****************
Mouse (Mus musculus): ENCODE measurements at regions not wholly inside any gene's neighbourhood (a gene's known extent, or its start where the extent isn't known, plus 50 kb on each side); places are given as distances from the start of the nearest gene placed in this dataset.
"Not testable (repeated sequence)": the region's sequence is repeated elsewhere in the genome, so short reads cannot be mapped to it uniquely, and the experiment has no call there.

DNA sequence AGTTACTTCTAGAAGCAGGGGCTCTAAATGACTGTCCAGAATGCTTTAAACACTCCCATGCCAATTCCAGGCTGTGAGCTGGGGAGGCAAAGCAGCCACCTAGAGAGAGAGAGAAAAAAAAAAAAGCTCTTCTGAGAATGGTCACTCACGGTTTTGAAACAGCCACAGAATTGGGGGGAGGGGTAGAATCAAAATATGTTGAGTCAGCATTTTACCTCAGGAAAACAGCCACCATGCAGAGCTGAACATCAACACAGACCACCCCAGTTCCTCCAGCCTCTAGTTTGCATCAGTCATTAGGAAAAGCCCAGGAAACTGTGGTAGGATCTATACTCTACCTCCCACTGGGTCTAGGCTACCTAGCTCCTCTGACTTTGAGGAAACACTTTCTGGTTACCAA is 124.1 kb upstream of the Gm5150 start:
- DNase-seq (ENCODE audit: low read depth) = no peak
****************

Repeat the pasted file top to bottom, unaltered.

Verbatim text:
Mouse (Mus musculus): ENCODE measurements at regions not wholly inside any gene's neighbourhood (a gene's known extent, or its start where the extent isn't known, plus 50 kb on each side); places are given as distances from the start of the nearest gene placed in this dataset.
"Not testable (repeated sequence)": the region's sequence is repeated elsewhere in the genome, so short reads cannot be mapped to it uniquely, and the experiment has no call there.

DNA sequence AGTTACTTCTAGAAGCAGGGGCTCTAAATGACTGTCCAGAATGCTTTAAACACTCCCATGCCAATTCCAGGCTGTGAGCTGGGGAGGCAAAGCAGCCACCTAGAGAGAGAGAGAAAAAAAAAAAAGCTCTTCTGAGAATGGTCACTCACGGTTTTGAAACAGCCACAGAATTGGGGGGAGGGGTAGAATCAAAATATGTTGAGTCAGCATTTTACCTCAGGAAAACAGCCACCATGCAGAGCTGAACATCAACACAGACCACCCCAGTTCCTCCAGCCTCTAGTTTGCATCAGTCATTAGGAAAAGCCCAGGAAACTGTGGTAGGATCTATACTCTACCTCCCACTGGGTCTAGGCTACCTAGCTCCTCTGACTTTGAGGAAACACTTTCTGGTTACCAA is 124.1 kb upstream of the Gm5150 start:
- DNase-seq (ENCODE audit: low read depth) = no peak